How they do that? Rhythm takes an important roll in the sound of Enviktas. Wether it’s the primitive drums or the pulsating dideridoo sound, it can stand on its own, while riffs create spaces where just rhythm is there. There’s a lot of space in the sound of this group, which allows for a peculiarly effective and different vibe.
Trollgasm – Quest For Glory
Though the name suggested a more fun sound, but this band fully embraced the more folk-oriented Scandinavian sound. Though the group has split up, there’s a good grasp of the epic and mystical to their sound with well placed keys and big guitar archs. An added value to the track are the vocals of Wulfstand from English band Forefather. His clear chants give the tune a more authentic vibe (though more British obviously).
The track is definitely one of the more reverential and grand of this compilation. I must say I didn’t expect this from a band with ‘gasm’ at the end of their name. Specially the folky instruments are well placed and balanced with the music.
Beast Impaler – Community Dinner
There we have the funny bit of the recordw, with a group that sounds a bit like Finntroll in their early days, with the party streak of Trollfest. A beat that seems to derive from polka is excellent if you need your listeners to move. The jagged pace keeps it agressive and ‘trollish’.
The sound of Beast Impaler is heavy with synths and to me sounds a bit dated. Though I enjoy the time travel back, it doesn’t really stick that long in your head. Again, highly unlikely to hear something like this from Australia.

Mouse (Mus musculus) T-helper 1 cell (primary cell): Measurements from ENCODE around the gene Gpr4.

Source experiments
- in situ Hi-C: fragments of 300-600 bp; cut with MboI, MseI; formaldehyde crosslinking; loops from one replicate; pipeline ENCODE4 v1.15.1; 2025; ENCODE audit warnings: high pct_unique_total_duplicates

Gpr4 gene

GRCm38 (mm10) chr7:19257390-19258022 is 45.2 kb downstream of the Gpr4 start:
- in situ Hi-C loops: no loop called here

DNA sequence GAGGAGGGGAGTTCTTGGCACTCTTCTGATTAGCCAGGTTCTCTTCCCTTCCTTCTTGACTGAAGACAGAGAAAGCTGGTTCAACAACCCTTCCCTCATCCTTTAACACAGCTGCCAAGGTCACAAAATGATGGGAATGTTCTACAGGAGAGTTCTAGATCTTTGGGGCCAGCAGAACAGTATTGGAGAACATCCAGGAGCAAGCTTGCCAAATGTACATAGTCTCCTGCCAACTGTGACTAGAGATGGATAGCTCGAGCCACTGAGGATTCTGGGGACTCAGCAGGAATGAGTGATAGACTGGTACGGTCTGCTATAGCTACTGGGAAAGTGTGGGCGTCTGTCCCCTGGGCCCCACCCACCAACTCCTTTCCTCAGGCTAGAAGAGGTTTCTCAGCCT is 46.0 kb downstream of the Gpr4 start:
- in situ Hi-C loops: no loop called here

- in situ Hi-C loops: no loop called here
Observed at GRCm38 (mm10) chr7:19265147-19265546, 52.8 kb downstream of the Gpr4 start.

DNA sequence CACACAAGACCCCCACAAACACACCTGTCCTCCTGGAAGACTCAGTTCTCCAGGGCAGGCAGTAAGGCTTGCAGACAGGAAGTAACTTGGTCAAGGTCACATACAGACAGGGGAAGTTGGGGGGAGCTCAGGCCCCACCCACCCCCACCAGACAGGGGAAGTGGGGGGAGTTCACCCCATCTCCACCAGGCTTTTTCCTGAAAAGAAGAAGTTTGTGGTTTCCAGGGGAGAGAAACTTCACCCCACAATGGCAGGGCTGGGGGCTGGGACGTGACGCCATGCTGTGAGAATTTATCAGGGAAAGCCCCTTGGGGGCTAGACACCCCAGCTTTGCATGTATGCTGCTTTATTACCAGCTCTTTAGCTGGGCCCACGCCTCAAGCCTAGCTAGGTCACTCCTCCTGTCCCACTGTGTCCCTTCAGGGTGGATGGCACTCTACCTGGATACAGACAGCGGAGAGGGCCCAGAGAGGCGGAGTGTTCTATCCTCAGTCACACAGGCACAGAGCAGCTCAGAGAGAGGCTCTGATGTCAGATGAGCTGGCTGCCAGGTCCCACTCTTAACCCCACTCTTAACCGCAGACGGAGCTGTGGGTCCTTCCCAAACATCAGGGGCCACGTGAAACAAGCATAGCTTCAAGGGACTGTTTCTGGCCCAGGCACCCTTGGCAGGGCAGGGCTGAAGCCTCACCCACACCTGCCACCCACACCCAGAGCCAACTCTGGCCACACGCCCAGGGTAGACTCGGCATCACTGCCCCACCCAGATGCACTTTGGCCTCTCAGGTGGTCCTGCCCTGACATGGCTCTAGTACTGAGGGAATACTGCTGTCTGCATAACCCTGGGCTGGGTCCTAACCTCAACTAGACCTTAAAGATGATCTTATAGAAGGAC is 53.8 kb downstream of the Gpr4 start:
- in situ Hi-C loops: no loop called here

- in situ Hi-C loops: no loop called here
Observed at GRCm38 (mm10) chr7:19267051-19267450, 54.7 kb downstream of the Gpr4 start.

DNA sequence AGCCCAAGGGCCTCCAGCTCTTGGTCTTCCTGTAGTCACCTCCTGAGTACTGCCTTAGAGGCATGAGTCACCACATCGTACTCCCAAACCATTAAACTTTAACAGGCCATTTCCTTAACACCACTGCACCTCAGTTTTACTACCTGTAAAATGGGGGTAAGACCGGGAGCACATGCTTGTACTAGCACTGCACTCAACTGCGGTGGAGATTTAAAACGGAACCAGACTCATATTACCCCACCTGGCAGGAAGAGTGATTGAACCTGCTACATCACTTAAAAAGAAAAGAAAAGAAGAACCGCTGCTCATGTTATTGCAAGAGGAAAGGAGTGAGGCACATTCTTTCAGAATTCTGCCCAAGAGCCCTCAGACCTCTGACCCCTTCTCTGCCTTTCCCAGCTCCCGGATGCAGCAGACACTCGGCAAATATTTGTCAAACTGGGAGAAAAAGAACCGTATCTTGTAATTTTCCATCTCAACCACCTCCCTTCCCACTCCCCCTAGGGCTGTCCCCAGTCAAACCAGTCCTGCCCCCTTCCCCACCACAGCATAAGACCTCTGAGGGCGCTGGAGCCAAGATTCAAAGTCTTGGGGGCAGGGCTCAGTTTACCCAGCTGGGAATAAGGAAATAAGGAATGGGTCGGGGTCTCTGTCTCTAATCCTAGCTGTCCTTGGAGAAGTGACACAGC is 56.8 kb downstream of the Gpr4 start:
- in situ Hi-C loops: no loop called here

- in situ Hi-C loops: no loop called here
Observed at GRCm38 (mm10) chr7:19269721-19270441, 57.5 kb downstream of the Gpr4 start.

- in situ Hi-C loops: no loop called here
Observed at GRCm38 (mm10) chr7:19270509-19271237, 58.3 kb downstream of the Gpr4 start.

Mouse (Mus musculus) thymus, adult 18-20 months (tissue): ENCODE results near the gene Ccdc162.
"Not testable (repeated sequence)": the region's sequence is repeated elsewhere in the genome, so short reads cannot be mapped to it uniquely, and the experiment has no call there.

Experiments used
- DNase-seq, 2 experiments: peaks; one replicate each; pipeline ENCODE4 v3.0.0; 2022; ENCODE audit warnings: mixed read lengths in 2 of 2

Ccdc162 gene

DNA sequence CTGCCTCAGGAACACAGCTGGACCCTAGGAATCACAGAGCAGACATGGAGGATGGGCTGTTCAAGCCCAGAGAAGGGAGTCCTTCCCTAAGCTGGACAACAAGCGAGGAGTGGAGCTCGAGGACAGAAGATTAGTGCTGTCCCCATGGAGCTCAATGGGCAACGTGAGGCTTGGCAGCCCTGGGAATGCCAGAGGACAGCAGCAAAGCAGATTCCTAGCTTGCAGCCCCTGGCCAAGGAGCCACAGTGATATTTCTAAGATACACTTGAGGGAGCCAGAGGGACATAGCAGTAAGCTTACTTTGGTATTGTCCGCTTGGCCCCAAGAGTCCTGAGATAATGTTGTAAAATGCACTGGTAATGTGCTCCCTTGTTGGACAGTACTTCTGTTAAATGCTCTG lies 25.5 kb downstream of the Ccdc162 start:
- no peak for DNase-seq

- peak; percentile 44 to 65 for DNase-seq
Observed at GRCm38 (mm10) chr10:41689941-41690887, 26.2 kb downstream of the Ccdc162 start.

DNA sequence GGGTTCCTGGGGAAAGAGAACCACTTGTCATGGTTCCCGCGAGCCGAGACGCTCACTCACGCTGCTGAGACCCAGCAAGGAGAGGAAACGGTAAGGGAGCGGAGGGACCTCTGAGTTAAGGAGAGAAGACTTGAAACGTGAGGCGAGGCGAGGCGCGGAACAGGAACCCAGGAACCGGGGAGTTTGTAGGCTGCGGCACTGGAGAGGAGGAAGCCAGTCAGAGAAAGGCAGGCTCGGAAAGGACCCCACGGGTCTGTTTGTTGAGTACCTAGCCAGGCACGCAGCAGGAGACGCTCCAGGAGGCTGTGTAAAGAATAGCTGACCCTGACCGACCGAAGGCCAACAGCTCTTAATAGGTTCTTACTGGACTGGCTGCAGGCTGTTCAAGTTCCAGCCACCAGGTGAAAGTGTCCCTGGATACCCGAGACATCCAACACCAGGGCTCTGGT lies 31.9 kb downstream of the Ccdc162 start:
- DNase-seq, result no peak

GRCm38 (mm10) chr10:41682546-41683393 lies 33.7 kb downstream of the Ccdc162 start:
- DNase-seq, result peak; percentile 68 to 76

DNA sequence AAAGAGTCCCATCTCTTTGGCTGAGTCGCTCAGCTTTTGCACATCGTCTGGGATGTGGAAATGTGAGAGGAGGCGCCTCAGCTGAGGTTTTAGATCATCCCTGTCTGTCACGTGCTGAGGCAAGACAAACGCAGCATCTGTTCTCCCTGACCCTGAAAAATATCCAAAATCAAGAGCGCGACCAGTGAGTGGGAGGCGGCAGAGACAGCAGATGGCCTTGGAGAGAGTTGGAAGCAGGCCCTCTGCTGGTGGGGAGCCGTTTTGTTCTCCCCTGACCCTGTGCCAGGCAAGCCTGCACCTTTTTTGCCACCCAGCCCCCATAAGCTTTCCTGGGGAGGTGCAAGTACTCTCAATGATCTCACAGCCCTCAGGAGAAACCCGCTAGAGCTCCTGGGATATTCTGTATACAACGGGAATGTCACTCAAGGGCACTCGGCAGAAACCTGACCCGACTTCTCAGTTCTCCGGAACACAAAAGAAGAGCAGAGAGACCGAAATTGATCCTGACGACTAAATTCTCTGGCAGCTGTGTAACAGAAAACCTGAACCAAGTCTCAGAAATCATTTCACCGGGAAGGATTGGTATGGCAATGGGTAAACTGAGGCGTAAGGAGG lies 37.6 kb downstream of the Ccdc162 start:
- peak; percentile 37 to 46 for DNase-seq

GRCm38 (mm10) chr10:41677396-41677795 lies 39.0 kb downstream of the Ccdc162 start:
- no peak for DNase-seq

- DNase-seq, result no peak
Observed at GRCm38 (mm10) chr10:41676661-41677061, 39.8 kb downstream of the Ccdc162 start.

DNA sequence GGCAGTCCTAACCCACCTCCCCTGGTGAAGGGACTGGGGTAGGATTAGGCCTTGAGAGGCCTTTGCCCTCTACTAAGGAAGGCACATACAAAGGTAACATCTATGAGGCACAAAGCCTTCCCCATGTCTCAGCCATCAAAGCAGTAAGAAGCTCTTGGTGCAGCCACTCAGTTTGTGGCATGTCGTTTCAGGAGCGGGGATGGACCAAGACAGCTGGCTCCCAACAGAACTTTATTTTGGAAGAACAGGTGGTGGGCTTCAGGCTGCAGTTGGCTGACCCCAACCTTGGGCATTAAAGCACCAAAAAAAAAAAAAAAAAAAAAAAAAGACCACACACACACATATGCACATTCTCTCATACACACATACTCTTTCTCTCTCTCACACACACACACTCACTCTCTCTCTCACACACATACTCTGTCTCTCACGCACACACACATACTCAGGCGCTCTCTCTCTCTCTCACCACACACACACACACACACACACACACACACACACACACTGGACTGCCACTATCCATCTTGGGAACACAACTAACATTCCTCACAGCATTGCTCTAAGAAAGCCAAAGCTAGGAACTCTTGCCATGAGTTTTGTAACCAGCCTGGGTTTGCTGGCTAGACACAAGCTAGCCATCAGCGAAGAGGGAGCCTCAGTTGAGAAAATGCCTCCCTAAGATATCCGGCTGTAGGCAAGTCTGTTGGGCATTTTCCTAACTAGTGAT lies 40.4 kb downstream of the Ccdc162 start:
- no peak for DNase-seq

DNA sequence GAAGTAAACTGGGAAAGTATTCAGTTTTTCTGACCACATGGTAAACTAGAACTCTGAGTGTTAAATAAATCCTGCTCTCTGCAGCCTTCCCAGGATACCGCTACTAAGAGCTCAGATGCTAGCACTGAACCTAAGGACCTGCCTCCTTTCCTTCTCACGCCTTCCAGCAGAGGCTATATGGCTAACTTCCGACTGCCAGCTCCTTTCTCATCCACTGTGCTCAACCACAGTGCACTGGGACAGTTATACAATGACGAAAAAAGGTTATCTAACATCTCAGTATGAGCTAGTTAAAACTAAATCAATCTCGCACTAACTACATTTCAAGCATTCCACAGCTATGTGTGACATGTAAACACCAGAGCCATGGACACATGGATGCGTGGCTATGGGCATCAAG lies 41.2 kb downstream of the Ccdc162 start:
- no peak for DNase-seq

Pagans Realm – March of the wolfs head bannerman
These guys were a bit harder to trace, but they clearly take to the more showy parts of the genre, judging by their live pictures. What you hear is more a kind to Amon Amarth meets Turisas. The light instrumentals are in sharp contrast with the roared vocals.
Though I don’t entirely feel the balance between the music and vocals, I feel the energy of this band. Like AA, this is a band that you’d like to see live. The galloping rhythms and well timed breaks keep things catchy. Unfortunately this band also called it quits this year. A shame for that scene in Australia.
Saralisse – Into the sky
Closer of this collection is the Group Saralisse, who are indeed closer to the more theatrical power metal approach to the folk genre. Though that is only the opening part I found, once the track gets rolling we really more into the Ensiferium spheres of catchy, keyboard filled melodic death riffing.
Though the band has only released an EP, the group seems to still be rather active. The recording and production of this track are awesome in my headphones and feel like something that could appeal to a broad range of people. Cool!
I started writing this review with the wish to do a track by track of something peculiar: folk metal in Australia. It’s great to see that the country has a fascinating scene going on there, with interesting acts and good tunes. Only goes to show that metal takes root in all forms. It seems that the folk metal harks back to Europe and a fantasy-like image of the continent in ages past. This is a peculiar thing, perhaps the distance has changed the emotions attached to these images, but it’s fascinating to hear these bands do their thing in an own way, with some fresh and free aspects to it.